The theme of this blog is the revolt of the public and the crisis of established authority, very much including government, made possible by deep structural changes in the information landscape: what I have called the Fifth Wave. This secular shift is apparent to anyone with eyes to see. It is easy enough to describe in narrative fashion, and I have done so with obsessive frequency: see, for example, here.
The question now troubling me is whether it’s possible to quantify the transformation.
Take the situation in Egypt. Much has been made about the influence of Facebook and Al Jazeera on the revolution in that country. Yet is it possible to associate Egypt’s political turbulence with (say) a particular percentage of the population having access to Facebook or being able to receive Al Jazeera? If, as the theory of the Fifth Wave assumes, information determines behavior, there should be a way to correlate the flow and access of information to events on the street.
I am currently embarked on a research effort to test this proposition.
I have already learned a few things. The public, I’ve discovered, is easy. Its conquest of the means of information and communication is relatively simple to document. Reams of data are available on access to the web and use of social media, for example, and all of it conforms to the same shape over time: a birth in the obscure long tail of information, followed by a sharp spike upwards toward the light of universal awareness.
If I were to chart Google or Baidu searches, YouTube ingests, WordPress or blogger.com sites, photos and video posted to Facebook – not to mention channels and viewership for satellite TV – I am confident the trajectory would remain the same. Such measurements tell a story. Over the last decade, to the horror of accredited elites everywhere, the public has stormed the commanding heights of information and communication. From this unprecedented position of strength, it has proceeded to assault, weaken, and in some cases overthrow established institutions in every domain.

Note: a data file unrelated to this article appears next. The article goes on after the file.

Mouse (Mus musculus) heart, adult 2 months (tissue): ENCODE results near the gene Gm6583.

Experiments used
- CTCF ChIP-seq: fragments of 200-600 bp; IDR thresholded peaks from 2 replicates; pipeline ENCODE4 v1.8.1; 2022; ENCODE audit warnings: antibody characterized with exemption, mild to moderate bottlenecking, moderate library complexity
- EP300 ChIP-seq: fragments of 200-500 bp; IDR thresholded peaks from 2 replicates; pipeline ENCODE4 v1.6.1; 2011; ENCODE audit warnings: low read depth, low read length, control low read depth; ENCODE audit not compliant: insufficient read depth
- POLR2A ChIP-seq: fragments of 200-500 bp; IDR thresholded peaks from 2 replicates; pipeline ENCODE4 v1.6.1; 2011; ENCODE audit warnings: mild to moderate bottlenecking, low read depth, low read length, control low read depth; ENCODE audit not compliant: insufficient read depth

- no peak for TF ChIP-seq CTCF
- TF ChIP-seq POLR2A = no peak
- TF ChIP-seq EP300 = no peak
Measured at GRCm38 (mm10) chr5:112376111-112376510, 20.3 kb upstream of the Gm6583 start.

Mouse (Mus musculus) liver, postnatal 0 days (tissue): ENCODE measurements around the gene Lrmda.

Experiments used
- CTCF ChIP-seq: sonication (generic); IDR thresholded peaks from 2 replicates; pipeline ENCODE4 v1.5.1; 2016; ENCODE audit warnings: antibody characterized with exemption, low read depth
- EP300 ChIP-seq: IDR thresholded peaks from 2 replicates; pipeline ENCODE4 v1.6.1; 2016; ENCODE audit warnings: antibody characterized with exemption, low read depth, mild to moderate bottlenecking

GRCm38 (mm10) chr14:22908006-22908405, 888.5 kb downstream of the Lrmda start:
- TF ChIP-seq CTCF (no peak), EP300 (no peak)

The problem, I find, comes in quantifying the flip side of the story: that is, in trying to identify measures of institutional authority and decline. One pillar of authority in the modern world, for example, is the academy. To enter requires a costly and laborious process of accreditation, but those inside the temple feel entitled to speak with oracular certainty about all sorts of subjects, and were once listened to with awe and respect.
How is the influence and authority of the academy to be measured empirically? I can only offer hints and signs. At the heart of the academy stands the system of tenure. Using two data points in time provided by the New York Times, I can draw the slope of decline for tenured professorship since its golden age around 1960:
This, however, smacks of the worst of intellectual sins: cherry-picking data. The number of students attending four-year schools, to my knowledge, continues to grow. The tuition charged to these would-be scholars has grown much faster than the rate of inflation and even the increase in medical costs, as can be seen here:
Is this evidence that the academy holds the keys to a highly valued commodity, or – as some have argued – of an “education bubble” ready to burst? I have no idea. Descriptively, I can make the case that pronouncements from famous professors and university studies are increasingly met with an indifference verging on contempt. Qualitatively, the academy appears to have lost much of its authority. But can this historical process even be translated into empirical measures?